Java has no lifetime for an object, this is managed by the
BufferedReader br = new BufferedReader( new FileReader( new File("path") ) );
Yes you are right.
Garbage collection frees Java heap (memory) but close() frees OS resources used for open file (number of open files is limited on most system) and assures that the data is really written.
But many classes such as
RandomAccessFile are written with a finalize() method which ensures that IF an instance in garbage collected, close() will be called first. So in many cases, garbage collection does indirectly free up files, and it is often possible for programmers to be lazy about closing resources, because garbage collection usually cleans them up for you. Unfortunately.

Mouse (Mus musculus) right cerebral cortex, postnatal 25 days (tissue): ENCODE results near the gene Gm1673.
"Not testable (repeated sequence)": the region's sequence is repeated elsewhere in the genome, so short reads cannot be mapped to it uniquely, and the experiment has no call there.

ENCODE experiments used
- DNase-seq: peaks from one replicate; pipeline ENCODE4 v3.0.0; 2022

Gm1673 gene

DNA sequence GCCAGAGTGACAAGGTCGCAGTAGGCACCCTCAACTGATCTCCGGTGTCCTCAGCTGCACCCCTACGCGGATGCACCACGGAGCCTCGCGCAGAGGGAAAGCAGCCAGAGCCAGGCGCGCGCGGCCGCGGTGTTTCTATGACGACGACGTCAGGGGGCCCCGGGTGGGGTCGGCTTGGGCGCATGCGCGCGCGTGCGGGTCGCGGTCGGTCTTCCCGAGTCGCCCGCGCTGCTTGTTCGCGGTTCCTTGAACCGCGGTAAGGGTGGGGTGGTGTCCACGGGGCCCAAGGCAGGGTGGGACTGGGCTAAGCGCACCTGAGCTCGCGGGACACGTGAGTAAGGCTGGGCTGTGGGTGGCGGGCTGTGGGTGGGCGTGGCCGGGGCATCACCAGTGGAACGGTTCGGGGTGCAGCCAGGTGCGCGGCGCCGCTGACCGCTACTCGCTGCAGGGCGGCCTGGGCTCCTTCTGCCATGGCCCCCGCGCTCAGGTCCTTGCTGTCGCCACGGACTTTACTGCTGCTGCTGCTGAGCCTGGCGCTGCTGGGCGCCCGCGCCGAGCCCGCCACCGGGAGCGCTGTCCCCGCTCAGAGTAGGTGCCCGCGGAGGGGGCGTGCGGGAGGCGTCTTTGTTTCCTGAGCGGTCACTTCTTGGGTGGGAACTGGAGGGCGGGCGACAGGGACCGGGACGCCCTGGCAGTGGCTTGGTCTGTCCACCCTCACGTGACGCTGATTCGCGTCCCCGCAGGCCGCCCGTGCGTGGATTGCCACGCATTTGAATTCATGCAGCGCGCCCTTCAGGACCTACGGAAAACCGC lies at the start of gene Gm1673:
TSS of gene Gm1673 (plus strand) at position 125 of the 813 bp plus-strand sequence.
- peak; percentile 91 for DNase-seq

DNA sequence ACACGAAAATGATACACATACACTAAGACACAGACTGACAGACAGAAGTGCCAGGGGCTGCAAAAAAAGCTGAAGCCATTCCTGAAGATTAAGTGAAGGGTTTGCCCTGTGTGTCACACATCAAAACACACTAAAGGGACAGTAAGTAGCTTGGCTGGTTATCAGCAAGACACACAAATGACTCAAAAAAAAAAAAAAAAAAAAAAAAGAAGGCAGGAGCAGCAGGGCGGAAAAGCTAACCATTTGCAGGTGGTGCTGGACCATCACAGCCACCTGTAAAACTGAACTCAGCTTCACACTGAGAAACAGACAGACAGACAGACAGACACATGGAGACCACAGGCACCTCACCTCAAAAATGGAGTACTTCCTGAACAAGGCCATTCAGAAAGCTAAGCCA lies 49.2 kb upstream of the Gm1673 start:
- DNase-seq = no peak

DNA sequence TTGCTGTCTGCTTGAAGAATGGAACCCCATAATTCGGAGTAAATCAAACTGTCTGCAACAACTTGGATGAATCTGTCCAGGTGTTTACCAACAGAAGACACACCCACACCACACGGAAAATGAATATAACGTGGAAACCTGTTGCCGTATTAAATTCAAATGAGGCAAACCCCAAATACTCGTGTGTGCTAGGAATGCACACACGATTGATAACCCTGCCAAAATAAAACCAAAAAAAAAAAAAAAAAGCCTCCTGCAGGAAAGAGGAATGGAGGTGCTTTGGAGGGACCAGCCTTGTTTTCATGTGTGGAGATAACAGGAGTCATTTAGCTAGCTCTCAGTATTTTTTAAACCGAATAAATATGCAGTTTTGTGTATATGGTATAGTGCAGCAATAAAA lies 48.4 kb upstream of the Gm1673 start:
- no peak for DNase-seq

The problem is that you can't control when this happens, and it may not happen at all. So if you have too many files open, the operating system may give you an error about that before the garbage collector gets around to closing them. Or if you want to move a file or delete it, immediately after reading it - the move or delete may fail, because at that moment you've still got the file open for reading.
Errors like this are often hard to reproduce reliably, because they depend on the timing of the garbage collector. So you get things which usually work fine, but sometimes fail mysteriously. Very annoying to debug. For this reason, it is stronly recommended to be sure to close() any stream/reader/connection or other closable resource you may be using, as soon as you are done with it. Preferably in a finally block, to ensure it happens even if some other error occurs in processing.
And with Java 7, there is an addition of
AutoClosable interface, read more about it here.